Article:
Flathead catfish like deep pools with slow current where they feed along the bottom at night, which makes them more difficult to catch. They occupy many of the same habitats as blue catfish but are far more cover-oriented than blues. Flathead catfish prefer cut banks, dikes, and backwaters with an abundance of woody cover such as logjams. Concentrate on woody or rock structures near sunset and sunrise to increase your odds of landing one of these elusive river cats.
Because these rivers are massive and offer a wide variety of catfish habitat, locating active fish is not always easy. On a recent trip, Chris was quick to point out that catfish are wary, so approaching potential hangouts quietly is critical. And regardless of when or where you’re fishing, if nothing happens in 30 minutes, move to another spot.
Catfishing Gear and Tactics
Pole and Line
The same methods used to catch catfish on lakes and reservoirs are effective on big rivers. Rod and reel, trotlines, limb lines or bank poles, and jug lines are used successfully by big river anglers. Although anglers may select a method based on a specific fishing situation or target species, the tactic employed is largely a matter of personal preference. Rod and reel fishing and trotline fishing are clearly the most popular methods used in big rivers.
The typical pole and line rig for blue catfish and flathead catfish includes a 7- to 10-ft medium heavy or heavy-action rod matched with a heavy duty bait-casting or spinning reel loaded with 30- to 50-pound monofilament line. Chris prefers 80-pound braided line for targeting blue catfish.
For tight-line fishing, terminal tackle should include a 3- to 8-ounce slip sinker, just enough to keep the bait down, threaded on the main line between the rod tip and a two-way swivel.
A lighter leader, Chris uses 50-pound monofilament, about 18 inches long, is attached to the bottom of the swivel. This leader will break below the swivel should you become snagged, making re-rigging much quicker, especially if you have several rigged replacement leaders ready. Hook style and size varies, but most catfish anglers use 6/0 to 8/0 circle hooks. Circle hooks eliminate the need to “set the hook.” Just start reeling when a fish picks up the bait and the hook will set itself.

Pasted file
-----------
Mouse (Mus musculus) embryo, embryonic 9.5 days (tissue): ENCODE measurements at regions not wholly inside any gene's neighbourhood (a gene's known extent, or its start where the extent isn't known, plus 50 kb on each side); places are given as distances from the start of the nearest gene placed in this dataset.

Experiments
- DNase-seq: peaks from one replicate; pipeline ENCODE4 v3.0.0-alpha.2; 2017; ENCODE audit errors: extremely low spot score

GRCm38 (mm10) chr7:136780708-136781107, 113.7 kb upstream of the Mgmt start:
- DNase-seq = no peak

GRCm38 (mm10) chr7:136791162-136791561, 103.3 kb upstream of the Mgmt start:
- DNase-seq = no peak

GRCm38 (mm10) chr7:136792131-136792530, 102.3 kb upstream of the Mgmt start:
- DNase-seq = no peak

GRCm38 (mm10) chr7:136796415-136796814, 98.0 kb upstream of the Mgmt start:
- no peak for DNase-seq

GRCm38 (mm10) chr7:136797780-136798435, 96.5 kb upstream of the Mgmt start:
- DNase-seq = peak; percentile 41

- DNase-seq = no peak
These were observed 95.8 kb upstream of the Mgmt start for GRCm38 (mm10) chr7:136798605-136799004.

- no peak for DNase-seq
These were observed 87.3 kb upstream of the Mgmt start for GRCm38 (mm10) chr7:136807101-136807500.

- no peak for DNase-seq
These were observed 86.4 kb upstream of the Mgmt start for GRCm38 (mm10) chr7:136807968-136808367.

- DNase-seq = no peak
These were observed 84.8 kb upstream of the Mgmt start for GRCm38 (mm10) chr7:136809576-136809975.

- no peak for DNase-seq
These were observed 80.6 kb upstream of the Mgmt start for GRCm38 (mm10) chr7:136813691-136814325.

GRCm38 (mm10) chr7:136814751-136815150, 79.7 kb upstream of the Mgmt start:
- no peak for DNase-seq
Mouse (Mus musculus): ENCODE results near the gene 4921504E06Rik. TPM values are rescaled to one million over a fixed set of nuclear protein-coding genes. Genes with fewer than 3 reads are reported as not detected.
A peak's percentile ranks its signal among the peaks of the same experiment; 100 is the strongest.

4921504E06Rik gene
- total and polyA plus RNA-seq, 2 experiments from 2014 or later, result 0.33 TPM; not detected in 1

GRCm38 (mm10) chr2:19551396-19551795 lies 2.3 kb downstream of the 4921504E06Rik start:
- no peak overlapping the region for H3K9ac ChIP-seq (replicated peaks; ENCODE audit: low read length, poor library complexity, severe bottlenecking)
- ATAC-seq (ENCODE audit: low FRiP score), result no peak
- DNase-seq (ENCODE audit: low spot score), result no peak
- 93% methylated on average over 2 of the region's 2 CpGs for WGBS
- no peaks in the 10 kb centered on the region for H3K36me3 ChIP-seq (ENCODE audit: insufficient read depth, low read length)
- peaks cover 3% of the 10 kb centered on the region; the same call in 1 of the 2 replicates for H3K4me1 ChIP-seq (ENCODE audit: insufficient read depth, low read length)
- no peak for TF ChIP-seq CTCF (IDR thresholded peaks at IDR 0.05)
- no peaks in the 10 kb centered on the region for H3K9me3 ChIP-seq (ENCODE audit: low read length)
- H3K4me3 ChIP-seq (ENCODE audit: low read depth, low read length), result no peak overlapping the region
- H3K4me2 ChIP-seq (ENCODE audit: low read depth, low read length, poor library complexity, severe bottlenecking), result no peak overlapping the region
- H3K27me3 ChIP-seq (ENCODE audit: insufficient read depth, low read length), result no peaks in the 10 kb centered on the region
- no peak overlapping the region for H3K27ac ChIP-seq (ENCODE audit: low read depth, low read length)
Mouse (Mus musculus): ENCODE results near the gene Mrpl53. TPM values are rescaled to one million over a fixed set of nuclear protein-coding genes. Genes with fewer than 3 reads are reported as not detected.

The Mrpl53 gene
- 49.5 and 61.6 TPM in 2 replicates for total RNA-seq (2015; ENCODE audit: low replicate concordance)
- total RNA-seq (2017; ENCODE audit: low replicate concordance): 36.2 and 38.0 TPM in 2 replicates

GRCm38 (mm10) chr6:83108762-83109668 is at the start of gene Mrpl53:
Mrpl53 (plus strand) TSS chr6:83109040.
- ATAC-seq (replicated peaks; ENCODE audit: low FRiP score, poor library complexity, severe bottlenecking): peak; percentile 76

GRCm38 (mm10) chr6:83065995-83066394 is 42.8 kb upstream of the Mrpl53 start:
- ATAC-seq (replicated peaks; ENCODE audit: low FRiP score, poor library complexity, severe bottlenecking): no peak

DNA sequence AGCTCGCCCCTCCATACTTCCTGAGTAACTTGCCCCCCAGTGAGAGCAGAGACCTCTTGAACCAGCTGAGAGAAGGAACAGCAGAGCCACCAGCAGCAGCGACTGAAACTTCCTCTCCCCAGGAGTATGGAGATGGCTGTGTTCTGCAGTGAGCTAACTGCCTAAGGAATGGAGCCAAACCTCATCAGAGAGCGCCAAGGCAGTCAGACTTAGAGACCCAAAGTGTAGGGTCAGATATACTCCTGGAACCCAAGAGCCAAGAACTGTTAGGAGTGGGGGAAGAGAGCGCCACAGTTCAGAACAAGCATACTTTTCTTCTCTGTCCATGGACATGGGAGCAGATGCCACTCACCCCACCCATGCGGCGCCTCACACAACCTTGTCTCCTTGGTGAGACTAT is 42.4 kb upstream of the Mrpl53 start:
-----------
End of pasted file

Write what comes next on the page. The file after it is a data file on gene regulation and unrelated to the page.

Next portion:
If, like Chris, you prefer the thrill of the hook set, use a “Kahle” style or straight shank hook. This same basic setup works well for channel catfish, just downsize everything. You may need to change hook style depending on your bait choice.
Although tight-line fishing has been the go-to rod and reel method for river catfish, drift fishing in the main channel, primarily for blue catfish, has become a popular summer tactic in recent years. Terminal rigging for drift fishing consists of a leader about 30 inches long with two 8/0 or 12/0 circle hooks spaced 18 inches apart. Attach a 12- to 24-ounce sinker to the end of the leader and tie the lowermost hook about 6 inches above the sinker so that it fishes just off the bottom. Drop the line over the side of the boat and keep the line as vertical as possible so the sinker bumps along the bottom without dragging as the boat drifts downstream at about 1 mph. Use a strong trolling motor or an outboard to maintain this drift speed. Constant adjustments to the amount of line out is necessary because water depth changes as the boat drifts, but maintaining a vertical alignment will keep the bait near the bottom and minimize frustrating hangups.
For those who think catching catfish on a trotline is not fun, think again! Nothing compares to playing tug of war with large catfish determined to swim to the bottom of the river.